Photo by Melody

White-faced Heron (Ardea novaehollandiae)

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Order: Pelecaniformes
Family: Ardeidae
Genus: Ardea
Species: novaehollandiae

Profile:

1 positive
No neutrals
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By kennedyh
Thumbnail #1 of White-faced Heron (Ardea novaehollandiae) by kennedyh

By kennedyh

Thumbnail #2 of White-faced Heron (Ardea novaehollandiae) by kennedyh

By kennedyh

Thumbnail #3 of White-faced Heron (Ardea novaehollandiae) by kennedyh

By MargaretK

Thumbnail #4 of White-faced Heron (Ardea novaehollandiae) by MargaretK

By MargaretK

Thumbnail #5 of White-faced Heron (Ardea novaehollandiae) by MargaretK

By MargaretK

Thumbnail #6 of White-faced Heron (Ardea novaehollandiae) by MargaretK

By MargaretK

Thumbnail #7 of White-faced Heron (Ardea novaehollandiae) by MargaretK

There are a total of 11 photos.
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Member Notes:

RatingAuthorContent
Positive RosinaBloom On Dec 6, 2012, RosinaBloom from Waihi
New Zealand wrote:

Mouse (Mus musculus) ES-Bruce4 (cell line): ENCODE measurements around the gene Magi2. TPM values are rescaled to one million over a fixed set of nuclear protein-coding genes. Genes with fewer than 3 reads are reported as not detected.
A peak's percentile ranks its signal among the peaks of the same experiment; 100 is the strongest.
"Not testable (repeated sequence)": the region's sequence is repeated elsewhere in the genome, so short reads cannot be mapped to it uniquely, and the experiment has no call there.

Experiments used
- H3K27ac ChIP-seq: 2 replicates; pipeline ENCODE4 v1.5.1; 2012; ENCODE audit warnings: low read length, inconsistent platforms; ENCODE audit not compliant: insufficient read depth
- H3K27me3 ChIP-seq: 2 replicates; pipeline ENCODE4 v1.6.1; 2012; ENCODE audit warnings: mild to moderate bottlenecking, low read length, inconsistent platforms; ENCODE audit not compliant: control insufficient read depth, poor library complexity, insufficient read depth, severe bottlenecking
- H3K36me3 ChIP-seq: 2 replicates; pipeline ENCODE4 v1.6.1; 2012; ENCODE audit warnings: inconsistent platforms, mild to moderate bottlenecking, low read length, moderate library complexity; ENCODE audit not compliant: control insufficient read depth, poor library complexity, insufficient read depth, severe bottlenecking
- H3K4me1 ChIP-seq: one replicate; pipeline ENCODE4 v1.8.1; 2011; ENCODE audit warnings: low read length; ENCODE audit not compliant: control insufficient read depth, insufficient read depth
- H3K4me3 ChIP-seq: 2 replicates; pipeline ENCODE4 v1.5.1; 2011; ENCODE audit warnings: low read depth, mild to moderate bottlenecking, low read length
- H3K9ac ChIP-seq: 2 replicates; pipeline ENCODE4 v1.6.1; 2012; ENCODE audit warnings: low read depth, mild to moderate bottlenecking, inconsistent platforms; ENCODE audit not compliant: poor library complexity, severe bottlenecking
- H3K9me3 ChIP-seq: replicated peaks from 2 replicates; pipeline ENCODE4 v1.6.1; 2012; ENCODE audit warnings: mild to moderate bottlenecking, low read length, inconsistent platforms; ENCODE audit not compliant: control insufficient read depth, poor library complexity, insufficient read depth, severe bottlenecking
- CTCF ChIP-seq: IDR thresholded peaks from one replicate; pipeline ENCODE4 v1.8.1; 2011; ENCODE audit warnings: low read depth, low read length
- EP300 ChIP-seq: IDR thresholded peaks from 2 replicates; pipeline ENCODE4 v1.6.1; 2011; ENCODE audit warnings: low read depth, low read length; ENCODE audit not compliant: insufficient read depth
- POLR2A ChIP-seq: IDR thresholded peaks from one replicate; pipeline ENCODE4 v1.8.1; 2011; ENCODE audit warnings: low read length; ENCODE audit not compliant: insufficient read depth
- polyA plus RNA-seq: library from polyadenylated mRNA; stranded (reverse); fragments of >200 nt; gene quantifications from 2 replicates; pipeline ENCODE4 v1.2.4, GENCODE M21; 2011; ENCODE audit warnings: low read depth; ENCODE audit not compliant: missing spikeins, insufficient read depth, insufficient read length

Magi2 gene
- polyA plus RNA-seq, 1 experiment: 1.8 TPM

In the 1960's numbers of the White-faced Heron expolded, and it is now New Zealand's most common heron. Though they had been occasionally spotted in the nineteenth century, breeding was first recorded in 1941. Both sexes look alike, and in breeding season legs and feet turn pinkish, blue-grey plumes develop on back, upper breast feathers lengthen, and chestnut colouring intensifies. Their wide choice of diet comes from rocky shores, sandy beaches, mudflats, swamp margins, inland lake shores, up rivers, dams and creeks of hill country farms. They eat crustaceans, worms, spiders, molluscs, insects and vegetable matter, trout fingerlings, and not soley on trout as was suspected. They foot-rake while hunting, striding through the shallows, pausing every two or three metres to stretch out a leg and drag the foot rapidly back and forth, apparently to disturb small fish and invertebrates. It may stir the bottom by turning around two or three times as it rakes before darting off. Often the wings are slightly spread as if to shade the water surface, and increase the bird's ability to see below. Little is known about their courtship. In courting flights birds fly with necks outstretched, calling vociferously. Nesting starts as early as June in the far north, but birds in colder regions do not breed until early summer, peeking in October. They always choose the crown of tall trees near water, and their nest is the usual platform of sticks which is so loose that the pale blue-green eggs can be seen from below. Three to five eggs are normally laid, and incubation is shared by both parents for about 25 days. Rivalry among the chicks is intense, and it is rare for more than two to be alive after their first 10 days. They stay in their nest for the whole six weeks of fledging, and remain with their parents until the next breeding season. When nesting is over, flocks of 20 or more feed together, and it is not uncommon to find 50 to 100 in a single night roost.


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